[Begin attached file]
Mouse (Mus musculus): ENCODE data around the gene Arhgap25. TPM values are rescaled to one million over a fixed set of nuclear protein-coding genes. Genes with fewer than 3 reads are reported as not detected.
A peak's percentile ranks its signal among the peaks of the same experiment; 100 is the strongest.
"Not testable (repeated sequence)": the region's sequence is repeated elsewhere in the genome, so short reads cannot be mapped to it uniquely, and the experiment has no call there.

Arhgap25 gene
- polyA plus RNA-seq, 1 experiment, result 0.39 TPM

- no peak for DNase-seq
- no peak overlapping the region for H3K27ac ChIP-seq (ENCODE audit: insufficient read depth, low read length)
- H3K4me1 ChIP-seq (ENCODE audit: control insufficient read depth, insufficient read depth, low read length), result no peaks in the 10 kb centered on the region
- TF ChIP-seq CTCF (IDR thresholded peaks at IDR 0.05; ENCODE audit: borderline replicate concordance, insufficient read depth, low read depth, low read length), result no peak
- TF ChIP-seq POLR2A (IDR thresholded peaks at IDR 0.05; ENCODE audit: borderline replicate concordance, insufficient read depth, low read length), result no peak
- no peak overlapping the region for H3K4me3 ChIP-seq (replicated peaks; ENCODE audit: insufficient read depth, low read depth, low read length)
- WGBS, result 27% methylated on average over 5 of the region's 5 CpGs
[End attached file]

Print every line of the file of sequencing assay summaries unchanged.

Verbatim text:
Mouse (Mus musculus): ENCODE data around the gene Arhgap25. TPM values are rescaled to one million over a fixed set of nuclear protein-coding genes. Genes with fewer than 3 reads are reported as not detected.
A peak's percentile ranks its signal among the peaks of the same experiment; 100 is the strongest.
"Not testable (repeated sequence)": the region's sequence is repeated elsewhere in the genome, so short reads cannot be mapped to it uniquely, and the experiment has no call there.

Arhgap25 gene
- polyA plus RNA-seq, 1 experiment, result 0.39 TPM

- no peak for DNase-seq
- no peak overlapping the region for H3K27ac ChIP-seq (ENCODE audit: insufficient read depth, low read length)
- H3K4me1 ChIP-seq (ENCODE audit: control insufficient read depth, insufficient read depth, low read length), result no peaks in the 10 kb centered on the region
- TF ChIP-seq CTCF (IDR thresholded peaks at IDR 0.05; ENCODE audit: borderline replicate concordance, insufficient read depth, low read depth, low read length), result no peak
- TF ChIP-seq POLR2A (IDR thresholded peaks at IDR 0.05; ENCODE audit: borderline replicate concordance, insufficient read depth, low read length), result no peak
- no peak overlapping the region for H3K4me3 ChIP-seq (replicated peaks; ENCODE audit: insufficient read depth, low read depth, low read length)
- WGBS, result 27% methylated on average over 5 of the region's 5 CpGs